One of the main triggers for exploring options of alternative lifestyles was the initial trip to New Zealand. I had travelled there alone to visit my son over his first Christmas away, the air fare was rather expensive so I planned to keep costs down to a minimum whilst there but not to diminish the holiday of a lifetime (I’m fortunate to have had several of those).
Hostels are common and comfortable in this previous colony. In the cities some can be places for young hedonists but there are plenty which are more sedate. I spent the first week in one near Paihia in The Bay of Islands whilst my son finished his work at an ‘ice factory’. His plan was to leave that job after Christmas to travel around the North Island with me and be deposited at a place of his choosing prior to my departure. I had been a regular youth hosteler in my younger days and with his encouragement that this form of accommodation really was quite civilised, I found a cheap but lovely looking establishment in Keri Keri, 2 miles from where he was living and working. There was a variety of rooms from which to select a preference, ranging from doubles with en suite right through to shared dorm and bathroom. I bravely opted for the latter at £10 a night which included tea, coffee, fruit and washing facilities all located in an orange grove which also housed some kunikuni pigs. The hostel itself was beautifully appointed, wood panelled throughout with extensive decking supporting a couple of hammocks, what’s not to like? I stayed for a week in a shared dorm, mostly housing young men who must have wondered what on earth this middle aged woman, apparently travelling on her own, was doing there. I had not been able to adopt that demeanour of someone, of any age, who gives the impression of being entirely comfortable with the nomadic, anti-materialistic lifestyle, because I wasn’t.
By the end of our subsequent 2 week road trip, staying in twin rooms in a wide variety of hostels, I felt much more at ease and quietly attracted to this existence. In the hostels and on the BBH website – essential if you are thinking of hostelling in NZ – there were adverts for in-house jobs, temporary, for the season and open. My offspring managed to find a great place in Nelson where he settled for the best part of his second year, starting with general cleaning and washing duties but evolving into rebuilding retaining walls, repairing the roof, driving the minibus to drum up business from the new arrivals at the bus station, dropping people off at the airport and collecting the left over pastries from the bakery at closing. He also took on the role of ‘receptionist’ which actually involved being duty manager. Payment was only made when the hours worked exceeded a certain amount; the initial time contributing towards the cost of the room. So far this sounds good, we could do all or any of that and with a 6 month holiday visa entitlement for GB nationals it is an attractive prospect, the only downside is the location!
We travelled there again to attend my nephew’s wedding. This time I wanted to explore the South Island. As he had not been to either I was able to choose. My son was now based in Nelson in the north and would join us at the wedding in Taranaki on the North Island so would travel back with us in the campervan we decided to hire for the purpose. It was fantastic, you could loose yourself in the outback as it is so remote once outside the main cities, no houses, no cars just sheep and cows and sheep and cows and sheep and cows and sheep and cows and the occasional deer (thanks Fascinating Aida). With stunning scenery, clement weather and only a hint of the recurrent earthquakes we were so content. Wild camping is allowed outside the urban areas and there is plenty of provision for waste disposal and water supplies. It was difficult to leave the Land of the Long White Cloud. (http://www.youtube.com/watch?v=qb42Jb8jxfY)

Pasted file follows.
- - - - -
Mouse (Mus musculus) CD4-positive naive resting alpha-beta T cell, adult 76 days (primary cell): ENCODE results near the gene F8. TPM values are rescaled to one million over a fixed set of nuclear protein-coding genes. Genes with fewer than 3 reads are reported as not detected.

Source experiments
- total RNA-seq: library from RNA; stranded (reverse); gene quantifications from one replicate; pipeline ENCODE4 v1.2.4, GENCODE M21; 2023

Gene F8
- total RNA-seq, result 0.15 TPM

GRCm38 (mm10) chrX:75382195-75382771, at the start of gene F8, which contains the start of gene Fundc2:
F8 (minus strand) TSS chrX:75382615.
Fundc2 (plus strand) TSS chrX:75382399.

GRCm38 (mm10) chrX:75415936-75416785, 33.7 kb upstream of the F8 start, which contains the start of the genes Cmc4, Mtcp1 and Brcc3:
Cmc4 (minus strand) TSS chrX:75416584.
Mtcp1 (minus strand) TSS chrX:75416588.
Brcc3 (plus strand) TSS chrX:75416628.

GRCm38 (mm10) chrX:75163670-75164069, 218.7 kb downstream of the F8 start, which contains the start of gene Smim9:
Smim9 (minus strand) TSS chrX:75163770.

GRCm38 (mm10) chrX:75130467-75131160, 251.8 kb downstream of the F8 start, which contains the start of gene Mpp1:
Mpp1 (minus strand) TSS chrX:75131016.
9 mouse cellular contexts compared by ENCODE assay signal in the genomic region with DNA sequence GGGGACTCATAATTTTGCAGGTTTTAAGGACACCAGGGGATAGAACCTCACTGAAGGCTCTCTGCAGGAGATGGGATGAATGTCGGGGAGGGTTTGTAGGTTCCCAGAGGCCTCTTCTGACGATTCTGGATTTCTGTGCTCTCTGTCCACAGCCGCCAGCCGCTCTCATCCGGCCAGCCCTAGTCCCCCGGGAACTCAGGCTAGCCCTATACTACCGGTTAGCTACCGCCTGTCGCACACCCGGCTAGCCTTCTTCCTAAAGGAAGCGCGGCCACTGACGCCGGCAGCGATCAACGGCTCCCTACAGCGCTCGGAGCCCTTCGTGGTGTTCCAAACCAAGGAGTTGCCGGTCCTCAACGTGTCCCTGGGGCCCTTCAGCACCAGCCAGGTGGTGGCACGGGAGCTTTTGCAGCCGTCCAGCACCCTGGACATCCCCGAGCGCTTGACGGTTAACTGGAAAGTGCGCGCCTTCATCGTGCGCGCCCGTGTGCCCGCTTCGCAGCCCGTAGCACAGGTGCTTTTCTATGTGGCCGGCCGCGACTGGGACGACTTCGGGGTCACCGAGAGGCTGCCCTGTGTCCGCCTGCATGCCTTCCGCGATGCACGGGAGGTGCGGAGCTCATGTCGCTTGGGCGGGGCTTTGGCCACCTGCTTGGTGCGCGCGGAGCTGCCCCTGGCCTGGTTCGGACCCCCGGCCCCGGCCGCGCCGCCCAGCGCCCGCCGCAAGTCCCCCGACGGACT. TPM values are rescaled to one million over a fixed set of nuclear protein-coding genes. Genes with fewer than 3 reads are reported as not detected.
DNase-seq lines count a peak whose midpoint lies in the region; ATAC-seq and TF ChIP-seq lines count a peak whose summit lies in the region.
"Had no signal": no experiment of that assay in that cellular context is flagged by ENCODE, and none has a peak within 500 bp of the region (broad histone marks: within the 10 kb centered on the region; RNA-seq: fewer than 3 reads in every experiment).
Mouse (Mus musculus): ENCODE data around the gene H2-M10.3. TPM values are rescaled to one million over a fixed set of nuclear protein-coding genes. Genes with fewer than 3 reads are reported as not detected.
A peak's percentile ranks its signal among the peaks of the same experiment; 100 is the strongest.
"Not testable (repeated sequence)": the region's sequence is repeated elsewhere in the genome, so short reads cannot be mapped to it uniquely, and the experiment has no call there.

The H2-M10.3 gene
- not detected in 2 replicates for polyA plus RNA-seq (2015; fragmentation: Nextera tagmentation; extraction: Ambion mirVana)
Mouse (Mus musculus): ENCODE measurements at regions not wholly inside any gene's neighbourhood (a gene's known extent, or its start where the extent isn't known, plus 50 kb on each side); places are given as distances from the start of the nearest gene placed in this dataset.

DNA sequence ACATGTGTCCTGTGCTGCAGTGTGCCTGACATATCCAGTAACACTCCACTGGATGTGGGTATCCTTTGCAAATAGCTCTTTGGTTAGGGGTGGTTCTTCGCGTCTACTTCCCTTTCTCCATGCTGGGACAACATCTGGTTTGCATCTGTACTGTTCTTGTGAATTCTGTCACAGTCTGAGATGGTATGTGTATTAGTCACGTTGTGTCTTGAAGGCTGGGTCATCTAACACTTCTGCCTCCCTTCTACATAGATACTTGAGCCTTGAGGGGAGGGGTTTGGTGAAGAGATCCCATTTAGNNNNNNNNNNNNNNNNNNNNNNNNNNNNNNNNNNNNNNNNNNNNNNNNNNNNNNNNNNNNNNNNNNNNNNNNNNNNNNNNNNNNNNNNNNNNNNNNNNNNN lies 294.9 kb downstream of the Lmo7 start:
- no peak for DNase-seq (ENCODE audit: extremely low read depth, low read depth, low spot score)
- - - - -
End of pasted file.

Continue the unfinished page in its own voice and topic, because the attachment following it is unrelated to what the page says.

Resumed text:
This initial experience started the itchy feet, the other factors just added to the feeling that we were missing out on something staying in our own little rat race. The hostels were certainly utilised by a wide variety of age groups, some appearing to be more orientated towards the slightly older market. The jobs which were advertised did not appear to favour younger people, particularly in the places in which we were interested and we were assured that sometimes those of more mature years could be considered more reliable and perhaps have a greater familiarity with work. We could actually be preferable to the bright young things we assumed were the desired demographic. Hostels tend to be located in places of beauty or interest of which there is no shortage. I was amazed at how much geological variety there could be in a place not much bigger than the UK, from glaciers to hot springs, rain forests to volcanoes, rolling hills to Mount Doom. Lord of the Rings barely does it justice, watch it again for the scenery and then there is so much more.
I think, as I’m writing this, that I’m talking myself into another trip back there even if I have exceeded the age-limit for both a 2 year Young Persons Working Visa and even professional residency. Unfortunately we can’t quite amass the amount required to just live there but I’ll keep doing the lottery for now.